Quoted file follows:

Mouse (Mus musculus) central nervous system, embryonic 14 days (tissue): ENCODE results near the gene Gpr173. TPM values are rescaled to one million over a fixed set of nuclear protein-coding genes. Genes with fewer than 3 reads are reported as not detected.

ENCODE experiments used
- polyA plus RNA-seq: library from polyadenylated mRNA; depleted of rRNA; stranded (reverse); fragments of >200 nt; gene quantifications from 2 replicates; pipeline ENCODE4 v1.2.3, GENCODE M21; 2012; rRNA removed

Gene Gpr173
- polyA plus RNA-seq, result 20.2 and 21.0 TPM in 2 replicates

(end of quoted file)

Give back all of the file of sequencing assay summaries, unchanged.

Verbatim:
Mouse (Mus musculus) central nervous system, embryonic 14 days (tissue): ENCODE results near the gene Gpr173. TPM values are rescaled to one million over a fixed set of nuclear protein-coding genes. Genes with fewer than 3 reads are reported as not detected.

ENCODE experiments used
- polyA plus RNA-seq: library from polyadenylated mRNA; depleted of rRNA; stranded (reverse); fragments of >200 nt; gene quantifications from 2 replicates; pipeline ENCODE4 v1.2.3, GENCODE M21; 2012; rRNA removed

Gene Gpr173
- polyA plus RNA-seq, result 20.2 and 21.0 TPM in 2 replicates